Even for an accomplished scholar like Professor Robin Effron, few thrills compete with that of peer recognition. Her forthcoming article in the Alabama Law Review, “Reason Giving and Rule Making in Procedural Law” (2014), has won significant attention—including a visit to Nashville earlier this week, as part of the 2013 New Voices in Civil Justice Workshop at Vanderbilt University.
“I was so pleased that my paper was selected,” Professor Effron said. “It was a really intensive day and a half of discussing our scholarship, and I felt fortunate to be recognized by authorities in the field.”
In the article, Professor Effron argues that, for certain types of procedural directives, rulemakers should focus on the process by which judges make procedural decisions, rather than trying to regulate procedures through rules or standards. The New Voices Workshop provided a special opportunity to showcase the theory before an audience of scholars and experts in the areas of civil justice. She was among three junior law scholars invited to appear at the event, based on the strength of their works. Two highly prominent figures in procedural law—Benjamin Spencer of Washington & Lee University and Kevin Stack of Vanderbilt University—introduced and commented on Professor Effron’s paper.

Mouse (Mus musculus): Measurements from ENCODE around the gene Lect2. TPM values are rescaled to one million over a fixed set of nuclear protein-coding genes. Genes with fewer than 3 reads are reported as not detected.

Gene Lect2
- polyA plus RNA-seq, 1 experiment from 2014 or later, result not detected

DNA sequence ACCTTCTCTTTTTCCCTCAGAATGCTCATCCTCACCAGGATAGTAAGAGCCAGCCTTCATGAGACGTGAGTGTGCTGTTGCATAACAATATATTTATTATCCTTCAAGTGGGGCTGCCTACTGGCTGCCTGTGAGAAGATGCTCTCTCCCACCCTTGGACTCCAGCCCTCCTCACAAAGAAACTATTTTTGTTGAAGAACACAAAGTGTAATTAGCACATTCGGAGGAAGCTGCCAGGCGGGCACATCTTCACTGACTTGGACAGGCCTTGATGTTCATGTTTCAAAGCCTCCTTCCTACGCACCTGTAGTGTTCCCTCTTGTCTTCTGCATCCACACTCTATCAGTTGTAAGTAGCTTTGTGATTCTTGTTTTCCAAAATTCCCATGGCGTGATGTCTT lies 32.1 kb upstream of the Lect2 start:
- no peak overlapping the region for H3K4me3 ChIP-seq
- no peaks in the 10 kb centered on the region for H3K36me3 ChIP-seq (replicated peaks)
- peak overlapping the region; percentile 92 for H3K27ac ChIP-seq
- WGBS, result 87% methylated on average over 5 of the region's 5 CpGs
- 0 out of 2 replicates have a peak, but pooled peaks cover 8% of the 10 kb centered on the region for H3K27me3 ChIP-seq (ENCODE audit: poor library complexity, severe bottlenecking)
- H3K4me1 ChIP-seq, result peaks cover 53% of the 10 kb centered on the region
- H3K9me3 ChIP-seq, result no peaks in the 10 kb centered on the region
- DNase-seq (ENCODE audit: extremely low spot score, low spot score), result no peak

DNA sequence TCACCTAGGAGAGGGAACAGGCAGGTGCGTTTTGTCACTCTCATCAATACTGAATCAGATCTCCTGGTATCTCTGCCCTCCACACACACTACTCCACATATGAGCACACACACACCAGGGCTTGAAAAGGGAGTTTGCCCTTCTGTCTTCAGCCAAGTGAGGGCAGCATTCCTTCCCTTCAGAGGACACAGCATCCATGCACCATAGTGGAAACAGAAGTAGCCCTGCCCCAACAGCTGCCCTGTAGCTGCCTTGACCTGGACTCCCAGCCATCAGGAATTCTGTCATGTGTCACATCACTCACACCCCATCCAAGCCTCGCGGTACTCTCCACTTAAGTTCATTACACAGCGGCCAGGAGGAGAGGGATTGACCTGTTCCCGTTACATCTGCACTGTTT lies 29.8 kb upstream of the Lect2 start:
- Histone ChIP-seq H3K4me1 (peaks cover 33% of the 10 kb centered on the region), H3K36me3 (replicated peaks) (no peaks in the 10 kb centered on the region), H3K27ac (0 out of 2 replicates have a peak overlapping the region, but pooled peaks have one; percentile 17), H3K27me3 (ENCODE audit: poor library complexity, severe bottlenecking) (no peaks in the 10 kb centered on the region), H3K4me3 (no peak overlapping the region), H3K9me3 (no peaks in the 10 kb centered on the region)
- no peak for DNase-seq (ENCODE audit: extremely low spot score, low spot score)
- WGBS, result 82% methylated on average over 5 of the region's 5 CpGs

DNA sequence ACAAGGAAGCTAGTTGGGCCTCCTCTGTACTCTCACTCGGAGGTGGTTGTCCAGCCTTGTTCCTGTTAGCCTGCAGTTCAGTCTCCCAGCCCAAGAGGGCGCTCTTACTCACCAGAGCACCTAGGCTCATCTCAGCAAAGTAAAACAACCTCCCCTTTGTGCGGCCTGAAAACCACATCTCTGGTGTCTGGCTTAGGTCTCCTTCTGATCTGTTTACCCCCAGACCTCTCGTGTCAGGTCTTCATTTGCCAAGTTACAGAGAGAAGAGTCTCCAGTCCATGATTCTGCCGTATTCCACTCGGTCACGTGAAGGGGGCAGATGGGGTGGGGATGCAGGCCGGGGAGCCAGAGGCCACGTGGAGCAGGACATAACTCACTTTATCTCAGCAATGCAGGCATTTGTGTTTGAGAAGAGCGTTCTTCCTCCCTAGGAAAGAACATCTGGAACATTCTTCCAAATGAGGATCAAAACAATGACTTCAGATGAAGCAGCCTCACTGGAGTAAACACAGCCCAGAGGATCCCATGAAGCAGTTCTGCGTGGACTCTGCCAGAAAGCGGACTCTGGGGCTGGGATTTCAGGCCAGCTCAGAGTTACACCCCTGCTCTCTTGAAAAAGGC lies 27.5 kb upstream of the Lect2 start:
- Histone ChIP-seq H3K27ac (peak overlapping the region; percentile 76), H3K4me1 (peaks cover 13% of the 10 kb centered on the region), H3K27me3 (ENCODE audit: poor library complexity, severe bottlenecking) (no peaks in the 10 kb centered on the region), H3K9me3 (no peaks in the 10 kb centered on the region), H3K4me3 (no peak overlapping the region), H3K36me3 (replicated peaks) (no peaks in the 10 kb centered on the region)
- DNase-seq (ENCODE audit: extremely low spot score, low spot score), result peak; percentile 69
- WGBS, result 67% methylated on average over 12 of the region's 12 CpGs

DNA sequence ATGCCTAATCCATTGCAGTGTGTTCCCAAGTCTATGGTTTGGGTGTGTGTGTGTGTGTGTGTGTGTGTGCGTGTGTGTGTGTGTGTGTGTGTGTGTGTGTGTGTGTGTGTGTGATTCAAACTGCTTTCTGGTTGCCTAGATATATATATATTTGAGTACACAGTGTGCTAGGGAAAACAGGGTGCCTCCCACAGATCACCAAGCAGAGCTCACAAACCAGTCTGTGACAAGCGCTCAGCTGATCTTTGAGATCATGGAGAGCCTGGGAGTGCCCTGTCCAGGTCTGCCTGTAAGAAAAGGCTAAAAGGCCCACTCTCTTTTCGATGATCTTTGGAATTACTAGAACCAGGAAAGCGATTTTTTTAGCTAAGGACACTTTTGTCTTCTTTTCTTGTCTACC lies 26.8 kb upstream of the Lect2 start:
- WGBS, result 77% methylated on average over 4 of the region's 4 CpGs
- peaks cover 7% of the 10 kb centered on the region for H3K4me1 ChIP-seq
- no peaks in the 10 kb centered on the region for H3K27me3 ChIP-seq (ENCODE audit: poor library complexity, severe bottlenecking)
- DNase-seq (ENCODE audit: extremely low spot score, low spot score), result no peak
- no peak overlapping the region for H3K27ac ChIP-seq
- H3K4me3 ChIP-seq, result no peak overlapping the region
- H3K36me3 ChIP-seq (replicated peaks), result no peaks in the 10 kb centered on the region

It is not the first time that her scholarship has garnered attention. Last year, in a case about jurisdiction over foreign manufacturers and importers, the Tennessee Supreme Court cited and quoted excerpts from her article in the Lewis & Clark Law Review, “Letting the Perfect Become the Enemy of the Good: The Relatedness Problem in Personal Jurisdiction” (2012). Professor Effron’s past articles on complex litigation have also been published in several law reviews and selected for presentation at major conferences. “It’s nice to be validated in this way, to know people are reading your work,” she said.
The acknowledgment is just the latest for Professor Effron, who has taught civil procedure and business law courses at BLS for the past five years. She was recently named Associate Director for the Dennis J. Block Center for the Study of International Business Law, where she will be involved with the selection of fellows and planning for scholarly programming, such as symposia, roundtables, and international economic forums. She is also an avid writer, penning op-eds for various publications, as well as editing the Civil Procedure and Federal Courts Blog for the Law Professors Blog Network.
Prior to joining Brooklyn Law School’s faculty, Professor Effron served as a Bigelow Fellow and Lecturer in Law at the University of Chicago Law School. She also served as a law clerk to Judge Alvin K. Hellerstein of the U.S. District Court for the Southern District of New York. Fluent in German, Professor Effron spent an academic year in Germany as a fellow in the D.A.A.D. Program for International Lawyers and worked with attorneys in the legal department of a large investment bank to research questions of German and U.S. law.